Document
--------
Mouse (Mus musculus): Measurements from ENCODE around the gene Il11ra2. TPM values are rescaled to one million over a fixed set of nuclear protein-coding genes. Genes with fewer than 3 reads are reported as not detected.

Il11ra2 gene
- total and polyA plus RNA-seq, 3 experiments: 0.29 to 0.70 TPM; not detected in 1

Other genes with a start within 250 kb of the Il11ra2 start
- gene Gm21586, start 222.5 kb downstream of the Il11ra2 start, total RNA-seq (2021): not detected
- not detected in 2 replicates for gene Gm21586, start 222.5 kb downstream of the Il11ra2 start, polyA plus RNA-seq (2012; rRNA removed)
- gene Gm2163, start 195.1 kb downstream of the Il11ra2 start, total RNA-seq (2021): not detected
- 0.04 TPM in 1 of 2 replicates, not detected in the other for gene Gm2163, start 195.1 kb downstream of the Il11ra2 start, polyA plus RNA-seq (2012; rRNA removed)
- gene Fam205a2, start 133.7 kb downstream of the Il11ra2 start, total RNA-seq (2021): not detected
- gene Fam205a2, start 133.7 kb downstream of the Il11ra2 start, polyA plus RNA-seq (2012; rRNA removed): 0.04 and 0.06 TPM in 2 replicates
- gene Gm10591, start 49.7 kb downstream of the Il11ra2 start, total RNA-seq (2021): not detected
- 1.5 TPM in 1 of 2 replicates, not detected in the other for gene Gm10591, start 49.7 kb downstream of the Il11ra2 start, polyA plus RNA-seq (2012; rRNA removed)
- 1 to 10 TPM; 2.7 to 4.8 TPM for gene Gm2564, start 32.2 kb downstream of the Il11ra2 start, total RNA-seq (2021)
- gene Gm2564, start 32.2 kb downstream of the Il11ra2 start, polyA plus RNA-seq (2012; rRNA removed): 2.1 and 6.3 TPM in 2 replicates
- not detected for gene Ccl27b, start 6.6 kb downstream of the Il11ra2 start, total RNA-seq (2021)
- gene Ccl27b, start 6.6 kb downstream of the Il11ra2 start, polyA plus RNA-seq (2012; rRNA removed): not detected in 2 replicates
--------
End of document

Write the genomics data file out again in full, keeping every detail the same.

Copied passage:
Mouse (Mus musculus): Measurements from ENCODE around the gene Il11ra2. TPM values are rescaled to one million over a fixed set of nuclear protein-coding genes. Genes with fewer than 3 reads are reported as not detected.

Il11ra2 gene
- total and polyA plus RNA-seq, 3 experiments: 0.29 to 0.70 TPM; not detected in 1

Other genes with a start within 250 kb of the Il11ra2 start
- gene Gm21586, start 222.5 kb downstream of the Il11ra2 start, total RNA-seq (2021): not detected
- not detected in 2 replicates for gene Gm21586, start 222.5 kb downstream of the Il11ra2 start, polyA plus RNA-seq (2012; rRNA removed)
- gene Gm2163, start 195.1 kb downstream of the Il11ra2 start, total RNA-seq (2021): not detected
- 0.04 TPM in 1 of 2 replicates, not detected in the other for gene Gm2163, start 195.1 kb downstream of the Il11ra2 start, polyA plus RNA-seq (2012; rRNA removed)
- gene Fam205a2, start 133.7 kb downstream of the Il11ra2 start, total RNA-seq (2021): not detected
- gene Fam205a2, start 133.7 kb downstream of the Il11ra2 start, polyA plus RNA-seq (2012; rRNA removed): 0.04 and 0.06 TPM in 2 replicates
- gene Gm10591, start 49.7 kb downstream of the Il11ra2 start, total RNA-seq (2021): not detected
- 1.5 TPM in 1 of 2 replicates, not detected in the other for gene Gm10591, start 49.7 kb downstream of the Il11ra2 start, polyA plus RNA-seq (2012; rRNA removed)
- 1 to 10 TPM; 2.7 to 4.8 TPM for gene Gm2564, start 32.2 kb downstream of the Il11ra2 start, total RNA-seq (2021)
- gene Gm2564, start 32.2 kb downstream of the Il11ra2 start, polyA plus RNA-seq (2012; rRNA removed): 2.1 and 6.3 TPM in 2 replicates
- not detected for gene Ccl27b, start 6.6 kb downstream of the Il11ra2 start, total RNA-seq (2021)
- gene Ccl27b, start 6.6 kb downstream of the Il11ra2 start, polyA plus RNA-seq (2012; rRNA removed): not detected in 2 replicates